Well, they had me at hello at the Fox Hollow Vineyards. To be specific, Frederic, the winery’s handsome Berger Blanc Suisse (shepherd dog) got my attention as I walked through the door, sitting at the feet of his master, Joe Casola, the winemaker and vineyard manager. A winery dog is a wonderful thing!
To go back a moment, as I turned off Holmdel Road onto a long, winding gravel road I drove for what seemed like a mile, with what looked like, not vines, but an orchard on my left. I came to a stop at the cavernous new building in Holmdel, New Jersey that serves as a combined winery, tasting room, and barrel aging room. It’s open, airy and welcoming if a bit antiseptic but frankly, it was a welcome relief from the too-often confines of small tasting rooms where you rub elbows with everyone even if you don’t want to.
Anyway, Frederic was sitting inches from a stack of barrels, which take up a large part of the winery and add to its charm. Across from the barrels is the very long tasting bar, and in the opposite corner are two rows of medium-sized stainless steel fermenters. Everything is very clean and orderly though I suspect at crush time it will still be clean, but not orderly! If you’ve ever visited a winery during crush, you know what I mean.
Immediately I was welcomed by two tasting room attendants who offered up a small bag of oyster crackers (which I love for tastings) even before I could get out my pen and notebook. We made chit-chat as I surveyed the wine list, which offers three dry whites, four dry reds, one semi-sweet table wine and a dessert wine. To me this was a near-perfect list for a New Jersey winery – interesting stuff, and not too many varietals.
I spent over an hour tasting, interrupted by conversations with Joe, with the tasting room folks and petting handsome Frederick, who took the liberty at one point of walking back behind the bar and curling up on the floor, oblivious to everyone and everything. You have gotta love that!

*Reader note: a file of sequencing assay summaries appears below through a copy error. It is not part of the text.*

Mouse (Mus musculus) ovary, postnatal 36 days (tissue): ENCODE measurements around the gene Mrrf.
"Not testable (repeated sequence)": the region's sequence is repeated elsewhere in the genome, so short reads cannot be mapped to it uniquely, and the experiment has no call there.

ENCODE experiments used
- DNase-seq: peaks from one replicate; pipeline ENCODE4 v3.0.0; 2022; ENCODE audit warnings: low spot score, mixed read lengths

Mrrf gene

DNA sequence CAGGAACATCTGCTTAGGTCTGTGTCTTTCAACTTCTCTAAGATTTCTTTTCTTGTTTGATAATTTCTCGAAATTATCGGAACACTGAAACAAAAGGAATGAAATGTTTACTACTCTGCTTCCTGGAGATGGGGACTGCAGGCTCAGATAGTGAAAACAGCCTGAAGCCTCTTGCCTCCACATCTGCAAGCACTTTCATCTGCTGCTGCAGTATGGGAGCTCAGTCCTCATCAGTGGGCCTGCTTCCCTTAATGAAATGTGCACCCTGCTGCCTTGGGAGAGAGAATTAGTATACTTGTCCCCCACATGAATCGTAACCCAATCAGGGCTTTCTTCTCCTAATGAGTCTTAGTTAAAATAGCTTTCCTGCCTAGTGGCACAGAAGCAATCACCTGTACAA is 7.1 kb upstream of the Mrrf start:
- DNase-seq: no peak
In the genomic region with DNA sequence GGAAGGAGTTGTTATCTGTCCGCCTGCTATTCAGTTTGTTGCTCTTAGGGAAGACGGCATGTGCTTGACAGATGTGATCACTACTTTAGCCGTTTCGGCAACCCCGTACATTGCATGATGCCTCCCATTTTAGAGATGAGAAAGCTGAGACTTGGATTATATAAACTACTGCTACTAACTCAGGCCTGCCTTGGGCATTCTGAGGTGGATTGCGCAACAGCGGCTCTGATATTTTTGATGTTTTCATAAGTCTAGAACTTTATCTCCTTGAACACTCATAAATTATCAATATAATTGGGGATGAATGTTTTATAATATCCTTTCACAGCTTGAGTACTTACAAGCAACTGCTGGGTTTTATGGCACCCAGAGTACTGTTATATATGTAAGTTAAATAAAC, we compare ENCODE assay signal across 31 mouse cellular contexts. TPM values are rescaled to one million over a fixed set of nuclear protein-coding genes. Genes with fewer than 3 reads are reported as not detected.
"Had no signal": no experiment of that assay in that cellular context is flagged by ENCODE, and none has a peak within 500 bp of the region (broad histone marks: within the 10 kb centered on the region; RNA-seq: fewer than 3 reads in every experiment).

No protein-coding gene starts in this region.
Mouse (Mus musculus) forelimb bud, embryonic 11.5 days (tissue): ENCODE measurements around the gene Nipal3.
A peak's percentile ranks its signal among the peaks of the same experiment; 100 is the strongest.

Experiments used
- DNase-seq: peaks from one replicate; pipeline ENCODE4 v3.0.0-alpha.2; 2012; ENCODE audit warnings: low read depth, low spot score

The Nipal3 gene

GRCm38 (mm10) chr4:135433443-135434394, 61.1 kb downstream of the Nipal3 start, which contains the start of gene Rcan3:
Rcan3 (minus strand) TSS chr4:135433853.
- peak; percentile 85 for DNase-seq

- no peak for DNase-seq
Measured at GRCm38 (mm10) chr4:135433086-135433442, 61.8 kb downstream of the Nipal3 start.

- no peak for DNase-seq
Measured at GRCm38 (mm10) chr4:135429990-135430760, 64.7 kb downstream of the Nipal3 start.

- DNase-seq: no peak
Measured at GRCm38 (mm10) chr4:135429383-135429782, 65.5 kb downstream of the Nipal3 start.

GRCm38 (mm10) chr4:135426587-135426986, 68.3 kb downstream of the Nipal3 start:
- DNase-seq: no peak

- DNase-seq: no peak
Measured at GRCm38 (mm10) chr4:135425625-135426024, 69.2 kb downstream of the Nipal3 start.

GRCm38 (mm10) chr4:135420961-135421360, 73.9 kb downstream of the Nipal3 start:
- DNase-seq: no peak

Turns out that this has been a family farm and orchard for generations, and has only been open to the public as a winery since last fall, although the first vines were planted in 2010. And if you know anything about grapevines, you know it takes at least 3-4 years before you get any suitable fruit from new vines. Joe, who looks like he’s about 19 (I think he’s a bit older), talked to me briefly about his time at enology and viticulture school (that’s winemaking and grape growing) at a college in North Carolina, where he also got some experience at local wineries before returning to Jersey.
As I tasted through the wine menu, my one complaint was that the pours were a bit, shall we say, “diminutive;” otherwise, great fun and generally delicious. Here are the wines:
Riesling 2015: Both fermented and aged in stainless so it’s a very bright and brisk Dry Riesling. Great nose.
Barrel-Aged Riesling 2014: This one, also dry, sat around in some oak for awhile and is much softer and rounder with a nice mouthfeel. I really loved this despite my usual penchant for brisk whites.
Barrel-Aged Chardonnay: A buttery-nosed elegant Chardonnay with a lot of vanilla.
Chambourcin 2014: Very light and dry, with a distinct cranberry flavor. Not my cup of tea, so to speak, but well made. Chambourcin is French-American hybrid grape often found in the northeast and Midwest US.
Cabernet Franc: This was a good example of a finicky grape that is more often used a blending wine than a varietal. Light nose with a nice sour cherry flavor.
Cabernet Sauvignon: Classic Cabernet, dry and leathery, with just enough tannin.
Field Master Blend 2014: A mix of 80% Cabernet Sauvignon and 305 Cab Fran, this is a lovely, medium to full-bodied wine with notes of black cherry and a very long finish. My only quibble here was that t $40, it’s rather pricey for Jersey juice. Nonetheless I bought a bottle and am looking forward to having it with a meal very soon.
Traminette 2014: Just loved this. Light, and lightly-sweet, this would be great with cheese before or after dinner. Traminette is a cross between Gewürztraminer and the French-American varietal Johannes Seyve and does pretty well in the cold.
Autumn Harvest 2013: This is a true dessert wine although it’s not nearly as sweet as an Icewine or Sauternes. Sadly this is the wine I liked least.